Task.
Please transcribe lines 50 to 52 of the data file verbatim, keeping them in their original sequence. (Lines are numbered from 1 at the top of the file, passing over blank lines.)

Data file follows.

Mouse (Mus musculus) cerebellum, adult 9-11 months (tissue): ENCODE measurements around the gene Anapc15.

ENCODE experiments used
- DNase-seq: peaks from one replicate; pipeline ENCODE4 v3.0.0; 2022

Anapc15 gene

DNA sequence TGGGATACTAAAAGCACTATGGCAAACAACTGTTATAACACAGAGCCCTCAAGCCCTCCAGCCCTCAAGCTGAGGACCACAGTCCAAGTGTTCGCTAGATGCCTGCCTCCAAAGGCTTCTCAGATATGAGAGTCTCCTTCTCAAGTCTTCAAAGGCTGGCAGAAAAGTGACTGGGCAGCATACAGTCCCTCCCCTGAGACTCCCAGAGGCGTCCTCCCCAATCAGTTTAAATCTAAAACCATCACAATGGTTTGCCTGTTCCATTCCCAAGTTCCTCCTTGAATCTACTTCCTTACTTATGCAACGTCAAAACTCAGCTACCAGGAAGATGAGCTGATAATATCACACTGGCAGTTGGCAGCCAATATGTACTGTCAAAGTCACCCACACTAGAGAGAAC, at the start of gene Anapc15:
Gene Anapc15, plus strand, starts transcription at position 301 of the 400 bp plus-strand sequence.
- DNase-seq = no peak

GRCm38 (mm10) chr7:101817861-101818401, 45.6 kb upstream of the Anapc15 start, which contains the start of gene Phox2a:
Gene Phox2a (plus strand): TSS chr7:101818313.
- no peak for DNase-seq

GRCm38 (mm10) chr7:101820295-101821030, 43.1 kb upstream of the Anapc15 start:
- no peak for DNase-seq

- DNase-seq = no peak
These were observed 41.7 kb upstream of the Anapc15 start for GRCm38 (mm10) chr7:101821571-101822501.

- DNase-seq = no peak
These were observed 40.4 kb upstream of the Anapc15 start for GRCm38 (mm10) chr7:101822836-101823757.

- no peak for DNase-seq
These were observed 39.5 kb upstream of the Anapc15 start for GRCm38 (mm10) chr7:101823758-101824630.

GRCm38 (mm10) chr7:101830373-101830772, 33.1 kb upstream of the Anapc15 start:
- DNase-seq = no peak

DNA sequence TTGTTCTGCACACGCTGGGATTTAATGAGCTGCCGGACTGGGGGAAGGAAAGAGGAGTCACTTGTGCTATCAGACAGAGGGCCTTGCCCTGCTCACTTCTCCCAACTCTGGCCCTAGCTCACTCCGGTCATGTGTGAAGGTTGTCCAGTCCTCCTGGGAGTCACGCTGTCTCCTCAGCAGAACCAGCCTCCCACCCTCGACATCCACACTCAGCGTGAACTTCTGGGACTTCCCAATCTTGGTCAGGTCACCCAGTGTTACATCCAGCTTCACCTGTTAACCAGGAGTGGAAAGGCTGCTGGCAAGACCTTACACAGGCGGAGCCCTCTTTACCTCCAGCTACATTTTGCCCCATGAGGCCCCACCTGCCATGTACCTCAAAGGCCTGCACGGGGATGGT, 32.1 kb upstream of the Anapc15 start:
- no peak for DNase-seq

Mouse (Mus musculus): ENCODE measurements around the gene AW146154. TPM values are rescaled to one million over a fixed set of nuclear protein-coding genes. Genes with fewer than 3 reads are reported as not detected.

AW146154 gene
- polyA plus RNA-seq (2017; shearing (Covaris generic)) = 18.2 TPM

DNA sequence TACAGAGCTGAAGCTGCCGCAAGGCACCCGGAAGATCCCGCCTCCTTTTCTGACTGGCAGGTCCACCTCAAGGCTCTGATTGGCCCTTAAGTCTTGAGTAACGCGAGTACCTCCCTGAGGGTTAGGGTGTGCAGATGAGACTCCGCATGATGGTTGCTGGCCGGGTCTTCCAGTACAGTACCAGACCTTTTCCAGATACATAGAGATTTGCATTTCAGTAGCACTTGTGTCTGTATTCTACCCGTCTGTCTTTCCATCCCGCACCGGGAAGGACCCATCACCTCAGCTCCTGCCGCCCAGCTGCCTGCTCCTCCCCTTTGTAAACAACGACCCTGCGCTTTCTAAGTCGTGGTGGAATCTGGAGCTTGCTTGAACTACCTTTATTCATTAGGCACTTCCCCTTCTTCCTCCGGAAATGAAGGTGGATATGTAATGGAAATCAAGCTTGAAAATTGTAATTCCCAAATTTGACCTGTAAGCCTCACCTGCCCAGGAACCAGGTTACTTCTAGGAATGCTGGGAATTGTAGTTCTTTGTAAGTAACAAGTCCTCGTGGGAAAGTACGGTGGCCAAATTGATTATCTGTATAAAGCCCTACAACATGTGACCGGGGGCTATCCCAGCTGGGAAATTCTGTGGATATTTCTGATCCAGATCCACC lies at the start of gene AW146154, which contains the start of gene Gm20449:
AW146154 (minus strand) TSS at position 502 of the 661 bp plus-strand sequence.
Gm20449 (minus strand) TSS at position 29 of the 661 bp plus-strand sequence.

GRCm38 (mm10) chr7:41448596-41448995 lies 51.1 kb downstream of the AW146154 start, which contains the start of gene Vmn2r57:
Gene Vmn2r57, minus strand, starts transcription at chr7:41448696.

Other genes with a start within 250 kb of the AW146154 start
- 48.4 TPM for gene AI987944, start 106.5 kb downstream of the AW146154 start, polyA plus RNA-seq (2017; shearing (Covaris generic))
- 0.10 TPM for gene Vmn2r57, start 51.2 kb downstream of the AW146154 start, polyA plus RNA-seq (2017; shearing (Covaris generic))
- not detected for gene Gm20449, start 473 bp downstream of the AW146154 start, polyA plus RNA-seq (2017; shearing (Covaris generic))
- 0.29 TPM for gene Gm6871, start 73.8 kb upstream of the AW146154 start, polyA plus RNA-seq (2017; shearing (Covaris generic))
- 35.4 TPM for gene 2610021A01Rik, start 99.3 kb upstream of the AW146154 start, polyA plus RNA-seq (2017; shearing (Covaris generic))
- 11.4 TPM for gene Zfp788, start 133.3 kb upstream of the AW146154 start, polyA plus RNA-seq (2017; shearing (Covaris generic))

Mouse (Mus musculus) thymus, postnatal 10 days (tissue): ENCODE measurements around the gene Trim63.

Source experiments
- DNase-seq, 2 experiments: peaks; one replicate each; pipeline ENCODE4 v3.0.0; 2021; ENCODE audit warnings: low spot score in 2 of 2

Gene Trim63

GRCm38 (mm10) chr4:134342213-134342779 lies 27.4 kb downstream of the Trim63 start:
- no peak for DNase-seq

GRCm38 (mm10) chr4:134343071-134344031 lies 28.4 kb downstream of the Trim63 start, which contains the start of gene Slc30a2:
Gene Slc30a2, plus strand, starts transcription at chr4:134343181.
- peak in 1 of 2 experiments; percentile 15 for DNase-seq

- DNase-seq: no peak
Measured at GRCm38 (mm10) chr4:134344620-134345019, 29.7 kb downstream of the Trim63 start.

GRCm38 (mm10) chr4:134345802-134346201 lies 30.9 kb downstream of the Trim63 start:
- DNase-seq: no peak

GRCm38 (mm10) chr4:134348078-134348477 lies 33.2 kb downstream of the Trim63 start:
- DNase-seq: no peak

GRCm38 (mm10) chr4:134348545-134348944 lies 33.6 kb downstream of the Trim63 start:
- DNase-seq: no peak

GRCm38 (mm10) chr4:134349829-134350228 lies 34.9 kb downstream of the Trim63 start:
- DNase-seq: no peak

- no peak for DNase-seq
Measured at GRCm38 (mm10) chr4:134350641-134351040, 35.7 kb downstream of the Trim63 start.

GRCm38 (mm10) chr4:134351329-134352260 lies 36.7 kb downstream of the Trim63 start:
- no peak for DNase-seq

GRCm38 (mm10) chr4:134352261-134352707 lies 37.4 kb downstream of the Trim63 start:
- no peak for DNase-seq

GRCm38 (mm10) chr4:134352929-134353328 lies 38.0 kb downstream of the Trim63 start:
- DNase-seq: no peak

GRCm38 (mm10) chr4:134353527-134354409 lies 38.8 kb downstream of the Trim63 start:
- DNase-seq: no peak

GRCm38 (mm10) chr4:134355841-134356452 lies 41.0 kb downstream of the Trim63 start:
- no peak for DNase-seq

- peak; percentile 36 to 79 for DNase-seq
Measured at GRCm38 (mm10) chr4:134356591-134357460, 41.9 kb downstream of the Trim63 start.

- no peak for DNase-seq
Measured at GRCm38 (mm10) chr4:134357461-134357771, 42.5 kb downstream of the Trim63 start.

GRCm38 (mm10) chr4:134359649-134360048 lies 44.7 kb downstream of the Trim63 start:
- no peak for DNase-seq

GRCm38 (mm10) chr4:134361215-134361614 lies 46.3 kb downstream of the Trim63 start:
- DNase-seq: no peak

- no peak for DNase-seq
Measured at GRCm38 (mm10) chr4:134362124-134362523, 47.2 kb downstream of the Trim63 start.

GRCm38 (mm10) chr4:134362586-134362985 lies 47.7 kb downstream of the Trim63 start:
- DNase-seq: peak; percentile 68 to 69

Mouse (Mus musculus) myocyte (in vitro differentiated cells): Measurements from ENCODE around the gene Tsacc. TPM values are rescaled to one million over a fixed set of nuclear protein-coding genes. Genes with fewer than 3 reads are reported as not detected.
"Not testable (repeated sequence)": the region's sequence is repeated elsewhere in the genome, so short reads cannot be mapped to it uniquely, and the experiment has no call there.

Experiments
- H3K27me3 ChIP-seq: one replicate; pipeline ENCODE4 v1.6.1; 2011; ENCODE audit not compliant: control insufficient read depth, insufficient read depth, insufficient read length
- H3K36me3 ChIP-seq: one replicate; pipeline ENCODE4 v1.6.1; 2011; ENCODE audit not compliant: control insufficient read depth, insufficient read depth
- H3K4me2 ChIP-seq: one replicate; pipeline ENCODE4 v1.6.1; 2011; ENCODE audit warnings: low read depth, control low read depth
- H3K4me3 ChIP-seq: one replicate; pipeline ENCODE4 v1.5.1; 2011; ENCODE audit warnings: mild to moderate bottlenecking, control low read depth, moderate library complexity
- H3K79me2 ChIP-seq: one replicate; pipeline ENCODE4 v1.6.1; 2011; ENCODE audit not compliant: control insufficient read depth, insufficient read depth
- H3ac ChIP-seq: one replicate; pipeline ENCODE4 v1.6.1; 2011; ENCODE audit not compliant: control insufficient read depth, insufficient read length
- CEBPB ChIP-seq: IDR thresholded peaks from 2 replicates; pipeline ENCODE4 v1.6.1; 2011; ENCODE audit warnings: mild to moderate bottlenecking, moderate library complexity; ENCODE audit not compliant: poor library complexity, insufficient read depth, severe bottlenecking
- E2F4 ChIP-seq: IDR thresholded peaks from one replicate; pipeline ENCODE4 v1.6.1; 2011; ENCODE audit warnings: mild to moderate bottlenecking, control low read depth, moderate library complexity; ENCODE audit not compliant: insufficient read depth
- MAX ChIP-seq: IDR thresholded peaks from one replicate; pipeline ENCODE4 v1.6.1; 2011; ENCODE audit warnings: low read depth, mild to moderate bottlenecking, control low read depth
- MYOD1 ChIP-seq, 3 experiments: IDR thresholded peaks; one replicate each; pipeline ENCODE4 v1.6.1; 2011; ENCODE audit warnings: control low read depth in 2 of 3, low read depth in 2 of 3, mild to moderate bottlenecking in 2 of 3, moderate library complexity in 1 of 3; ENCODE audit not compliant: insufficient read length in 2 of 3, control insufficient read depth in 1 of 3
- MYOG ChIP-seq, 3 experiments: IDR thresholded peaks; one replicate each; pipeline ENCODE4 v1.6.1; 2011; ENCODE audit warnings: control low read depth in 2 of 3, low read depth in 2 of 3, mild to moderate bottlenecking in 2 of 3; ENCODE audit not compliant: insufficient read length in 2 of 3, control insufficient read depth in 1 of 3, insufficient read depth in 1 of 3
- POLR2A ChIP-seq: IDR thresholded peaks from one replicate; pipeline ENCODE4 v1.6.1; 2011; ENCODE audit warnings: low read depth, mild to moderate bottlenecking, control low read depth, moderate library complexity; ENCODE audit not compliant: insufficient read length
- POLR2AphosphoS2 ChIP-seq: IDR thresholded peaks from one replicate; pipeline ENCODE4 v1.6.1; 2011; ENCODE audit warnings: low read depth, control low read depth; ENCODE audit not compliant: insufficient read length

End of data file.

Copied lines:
- DNase-seq: no peak

GRCm38 (mm10) chr4:134348078-134348477 lies 33.2 kb downstream of the Trim63 start:
- DNase-seq: no peak